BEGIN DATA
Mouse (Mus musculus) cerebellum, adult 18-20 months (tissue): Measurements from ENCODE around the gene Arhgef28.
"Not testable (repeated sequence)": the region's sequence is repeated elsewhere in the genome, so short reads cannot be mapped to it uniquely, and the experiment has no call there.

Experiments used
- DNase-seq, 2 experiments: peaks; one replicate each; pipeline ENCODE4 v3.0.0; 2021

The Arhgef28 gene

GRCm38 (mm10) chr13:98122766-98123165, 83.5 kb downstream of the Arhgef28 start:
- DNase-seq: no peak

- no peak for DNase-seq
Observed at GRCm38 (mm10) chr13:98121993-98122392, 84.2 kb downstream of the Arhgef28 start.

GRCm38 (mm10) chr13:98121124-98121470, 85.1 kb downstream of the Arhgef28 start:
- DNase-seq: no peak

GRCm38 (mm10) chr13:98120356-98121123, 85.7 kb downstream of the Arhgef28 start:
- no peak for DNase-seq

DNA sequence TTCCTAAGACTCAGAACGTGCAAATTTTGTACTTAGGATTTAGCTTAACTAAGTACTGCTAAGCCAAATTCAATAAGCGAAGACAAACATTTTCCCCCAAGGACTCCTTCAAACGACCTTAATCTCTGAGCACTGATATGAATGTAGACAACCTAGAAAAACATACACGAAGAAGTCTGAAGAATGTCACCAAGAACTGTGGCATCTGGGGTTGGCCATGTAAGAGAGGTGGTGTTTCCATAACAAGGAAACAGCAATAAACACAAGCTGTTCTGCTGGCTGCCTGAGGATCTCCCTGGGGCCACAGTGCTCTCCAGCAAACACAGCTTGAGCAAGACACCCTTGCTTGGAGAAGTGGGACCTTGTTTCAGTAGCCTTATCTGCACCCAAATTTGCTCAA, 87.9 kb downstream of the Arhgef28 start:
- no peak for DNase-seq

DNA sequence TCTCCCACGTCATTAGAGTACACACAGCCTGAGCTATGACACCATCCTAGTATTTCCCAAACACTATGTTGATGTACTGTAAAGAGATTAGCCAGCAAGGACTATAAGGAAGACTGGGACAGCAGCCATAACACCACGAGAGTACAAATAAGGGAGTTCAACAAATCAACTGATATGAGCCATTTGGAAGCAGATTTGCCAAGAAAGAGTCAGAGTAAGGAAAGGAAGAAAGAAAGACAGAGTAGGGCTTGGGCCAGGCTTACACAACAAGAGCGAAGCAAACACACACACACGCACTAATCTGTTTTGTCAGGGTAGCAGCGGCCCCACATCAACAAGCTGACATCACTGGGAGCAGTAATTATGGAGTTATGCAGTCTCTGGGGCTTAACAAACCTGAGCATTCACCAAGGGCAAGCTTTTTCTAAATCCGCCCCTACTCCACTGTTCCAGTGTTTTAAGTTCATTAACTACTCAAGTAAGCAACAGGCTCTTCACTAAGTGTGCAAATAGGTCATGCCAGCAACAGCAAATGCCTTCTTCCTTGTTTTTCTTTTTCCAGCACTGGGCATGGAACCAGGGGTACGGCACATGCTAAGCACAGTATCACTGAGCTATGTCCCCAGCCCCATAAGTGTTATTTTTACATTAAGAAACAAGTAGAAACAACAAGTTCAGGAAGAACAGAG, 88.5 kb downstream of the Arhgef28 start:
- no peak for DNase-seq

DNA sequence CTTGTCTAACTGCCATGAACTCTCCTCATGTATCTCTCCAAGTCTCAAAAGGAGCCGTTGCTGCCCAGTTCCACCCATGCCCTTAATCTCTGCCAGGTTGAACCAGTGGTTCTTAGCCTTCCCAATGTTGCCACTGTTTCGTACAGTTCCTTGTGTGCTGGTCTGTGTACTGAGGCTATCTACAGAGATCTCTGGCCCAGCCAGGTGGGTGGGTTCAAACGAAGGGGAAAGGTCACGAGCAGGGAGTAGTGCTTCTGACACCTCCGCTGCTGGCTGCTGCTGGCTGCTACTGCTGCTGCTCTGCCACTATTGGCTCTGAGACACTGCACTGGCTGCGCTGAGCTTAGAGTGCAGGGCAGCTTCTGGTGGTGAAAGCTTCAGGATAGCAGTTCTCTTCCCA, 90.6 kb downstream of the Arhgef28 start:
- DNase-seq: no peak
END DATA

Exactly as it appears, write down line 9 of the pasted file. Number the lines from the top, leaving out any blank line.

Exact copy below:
Observed at GRCm38 (mm10) chr13:98121993-98122392, 84.2 kb downstream of the Arhgef28 start.